Front Quad of Lincoln College, the walls covered in bright green ivy


Peter McCullough's John Donne Sermon

Dr Lynn Shepherd

  • Murray Fellow

Professor Peter McCullough delivered a John Donne sermon in Lincoln Chapel, as part of the Oxford Literary Festival in March.

Most of us know John Donne as author of some of the most dazzling and erotic poetry in the language, but – as Peter McCullough reminded us – his contemporaries would have known him, almost exclusively, as one of the most celebrated preachers of his day. And indeed, the phrase most often associated with him now – ‘No man is an island’ – comes not from poetry but from his religious writings.

John Donne is very much in the spotlight once again, after the success of Katherine Rundell’s superb biography, Super-Infinite, and this event was a rare opportunity to see a John Donne sermon performed (definitely the apposite word) in a space exactly contemporaneous with Donne, and laid out in precisely the same way as the Chapel Royal where many of his sermons would first have been delivered. Lincoln Chapel was consecrated in the year Donne died, 1631, and has recently been beautifully and lavishly restored. The windows were the work of Bernard and Abraham van Linge, and include the famous East window, where the images are to be ‘read’ left to right, like a book, with scenes from the Old Testament ranged below the New Testament events they were thought to prophesy (including every Lincolnite’s favourite, Jonah and the whale).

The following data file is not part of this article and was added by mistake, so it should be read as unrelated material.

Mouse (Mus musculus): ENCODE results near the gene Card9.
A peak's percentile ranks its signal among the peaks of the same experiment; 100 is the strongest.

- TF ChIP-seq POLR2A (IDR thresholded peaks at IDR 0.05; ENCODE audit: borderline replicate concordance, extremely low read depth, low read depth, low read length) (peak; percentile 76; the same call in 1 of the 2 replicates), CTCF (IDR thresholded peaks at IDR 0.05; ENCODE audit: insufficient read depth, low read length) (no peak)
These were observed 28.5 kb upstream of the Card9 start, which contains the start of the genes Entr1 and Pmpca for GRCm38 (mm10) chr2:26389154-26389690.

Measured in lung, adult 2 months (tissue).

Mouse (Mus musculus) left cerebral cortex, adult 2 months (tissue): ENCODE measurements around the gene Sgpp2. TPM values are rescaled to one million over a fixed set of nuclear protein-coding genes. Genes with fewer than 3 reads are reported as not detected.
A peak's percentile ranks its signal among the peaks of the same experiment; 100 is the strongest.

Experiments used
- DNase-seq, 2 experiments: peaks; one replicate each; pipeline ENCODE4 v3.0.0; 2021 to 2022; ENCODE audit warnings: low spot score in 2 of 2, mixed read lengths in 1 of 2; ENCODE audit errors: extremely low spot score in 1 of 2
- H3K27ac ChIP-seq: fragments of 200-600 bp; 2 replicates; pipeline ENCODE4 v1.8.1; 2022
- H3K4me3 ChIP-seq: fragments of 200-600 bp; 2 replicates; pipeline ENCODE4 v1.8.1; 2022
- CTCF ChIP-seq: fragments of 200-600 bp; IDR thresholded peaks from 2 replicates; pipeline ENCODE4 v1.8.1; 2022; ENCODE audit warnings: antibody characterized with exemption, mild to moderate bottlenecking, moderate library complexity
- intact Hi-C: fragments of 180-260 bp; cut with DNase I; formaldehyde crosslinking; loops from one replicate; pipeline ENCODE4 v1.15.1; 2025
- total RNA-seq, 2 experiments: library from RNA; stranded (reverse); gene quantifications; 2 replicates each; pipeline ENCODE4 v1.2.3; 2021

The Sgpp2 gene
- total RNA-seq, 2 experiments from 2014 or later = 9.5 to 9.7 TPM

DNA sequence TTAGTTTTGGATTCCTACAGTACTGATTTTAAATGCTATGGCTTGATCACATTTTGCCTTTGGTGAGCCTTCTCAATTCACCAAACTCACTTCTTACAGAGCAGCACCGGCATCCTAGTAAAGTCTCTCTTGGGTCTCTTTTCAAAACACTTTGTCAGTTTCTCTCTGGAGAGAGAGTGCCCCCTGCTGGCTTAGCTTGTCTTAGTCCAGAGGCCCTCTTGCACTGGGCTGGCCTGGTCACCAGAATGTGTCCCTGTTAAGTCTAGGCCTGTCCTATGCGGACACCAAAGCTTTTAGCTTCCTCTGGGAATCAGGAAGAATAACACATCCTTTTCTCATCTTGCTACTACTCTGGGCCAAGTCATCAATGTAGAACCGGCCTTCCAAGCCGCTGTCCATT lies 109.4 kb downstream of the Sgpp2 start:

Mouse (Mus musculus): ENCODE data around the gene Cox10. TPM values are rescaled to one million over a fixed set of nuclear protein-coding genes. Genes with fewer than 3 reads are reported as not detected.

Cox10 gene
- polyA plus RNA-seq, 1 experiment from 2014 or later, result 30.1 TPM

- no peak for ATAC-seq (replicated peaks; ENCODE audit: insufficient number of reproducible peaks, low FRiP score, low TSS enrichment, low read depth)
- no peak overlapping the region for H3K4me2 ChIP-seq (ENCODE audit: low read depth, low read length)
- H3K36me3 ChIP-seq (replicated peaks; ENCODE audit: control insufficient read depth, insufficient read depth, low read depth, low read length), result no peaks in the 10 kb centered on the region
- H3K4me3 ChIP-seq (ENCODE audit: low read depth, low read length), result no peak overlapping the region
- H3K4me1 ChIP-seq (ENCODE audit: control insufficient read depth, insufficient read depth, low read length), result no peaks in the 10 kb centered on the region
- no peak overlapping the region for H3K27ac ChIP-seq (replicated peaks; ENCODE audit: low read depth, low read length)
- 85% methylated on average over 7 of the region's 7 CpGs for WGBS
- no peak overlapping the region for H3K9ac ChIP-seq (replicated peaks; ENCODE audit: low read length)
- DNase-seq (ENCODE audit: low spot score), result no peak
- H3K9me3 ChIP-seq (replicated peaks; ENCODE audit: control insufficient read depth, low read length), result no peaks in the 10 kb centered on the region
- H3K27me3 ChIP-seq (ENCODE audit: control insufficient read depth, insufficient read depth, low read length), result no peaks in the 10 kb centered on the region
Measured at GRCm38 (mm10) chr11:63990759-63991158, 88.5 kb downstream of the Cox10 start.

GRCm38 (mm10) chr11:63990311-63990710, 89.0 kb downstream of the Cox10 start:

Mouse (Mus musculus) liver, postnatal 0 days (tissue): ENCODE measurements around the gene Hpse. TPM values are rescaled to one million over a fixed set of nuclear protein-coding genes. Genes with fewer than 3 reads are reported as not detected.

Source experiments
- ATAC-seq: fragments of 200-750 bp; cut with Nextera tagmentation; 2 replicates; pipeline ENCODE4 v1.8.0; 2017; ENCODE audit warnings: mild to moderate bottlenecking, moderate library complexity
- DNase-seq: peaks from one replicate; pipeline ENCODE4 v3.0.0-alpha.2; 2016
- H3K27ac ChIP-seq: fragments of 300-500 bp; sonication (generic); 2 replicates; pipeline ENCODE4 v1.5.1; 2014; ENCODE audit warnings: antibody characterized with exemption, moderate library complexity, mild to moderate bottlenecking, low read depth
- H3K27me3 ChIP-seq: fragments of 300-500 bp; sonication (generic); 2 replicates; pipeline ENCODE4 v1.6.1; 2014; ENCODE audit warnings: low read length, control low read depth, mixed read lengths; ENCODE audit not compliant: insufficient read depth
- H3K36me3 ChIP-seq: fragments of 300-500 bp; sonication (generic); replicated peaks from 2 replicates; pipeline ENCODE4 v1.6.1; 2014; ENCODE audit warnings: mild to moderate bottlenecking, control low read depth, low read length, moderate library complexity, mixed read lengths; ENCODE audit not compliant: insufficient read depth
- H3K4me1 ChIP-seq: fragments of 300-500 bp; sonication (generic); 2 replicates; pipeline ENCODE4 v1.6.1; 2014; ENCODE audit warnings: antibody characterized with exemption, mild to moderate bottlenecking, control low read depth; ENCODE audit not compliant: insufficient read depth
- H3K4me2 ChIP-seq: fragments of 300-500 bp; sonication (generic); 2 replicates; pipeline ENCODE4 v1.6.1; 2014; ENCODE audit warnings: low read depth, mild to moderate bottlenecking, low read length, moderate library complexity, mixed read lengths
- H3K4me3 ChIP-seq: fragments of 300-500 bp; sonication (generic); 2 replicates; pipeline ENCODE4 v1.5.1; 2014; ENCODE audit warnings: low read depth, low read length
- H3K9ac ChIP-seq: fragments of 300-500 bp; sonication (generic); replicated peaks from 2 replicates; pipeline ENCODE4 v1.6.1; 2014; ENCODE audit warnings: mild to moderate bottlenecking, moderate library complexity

As Peter explained, at the Chapel Royal, men would sit on one side and women the other, with the nobility seated by rank, the common people standing in the centre, and the king up above in the ‘royal closet’, only one remove from God. The stage thus set, enter the preacher, many of whom had rock-star status at the time, especially virtuosos like Donne, who was said to have preached to up to six thousand at St Paul’s. But it was no easy job: preachers were allowed only one hour (‘one turn of the hour-glass’) and had to recite their whole sermon from memory. Peter has a rather magnificent hourglass of his own, the gift of some of his old students, so the clock was, if not ticking, then definitely trickling. No pressure, then!

Peter’s been delivering sermons by Donne and Lancelot Andrewes in chapel for some years, but usually only for his own students. This year, however, the date planned coincided with the Oxford Literary Festival, and the sermon was included as part of the festival fringe. And it was a very popular choice, with the pews full on the day.

The sermon Peter chose was from the first Friday of Lent 1631. Donne had just recovered from a serious illness at that time, and his mother had just died, so it is no surprise that the theme of this particular sermon was ‘the issues of death’. Donne was not to know that he himself would die barely four weeks later.

The language was powerful, muscular, and deliberately emotive, and Peter did every justice to it, not faltering once, and allowing us to really appreciate the rhythm of the prose: as he said at the beginning, these texts are meant to be heard, not read. And yes – the last grains of sand were just dropping through as we came to Amen.

It was a real pleasure for those of us who’d seen Peter perform before, and definitely an eye-opener for those who came to this for the first time.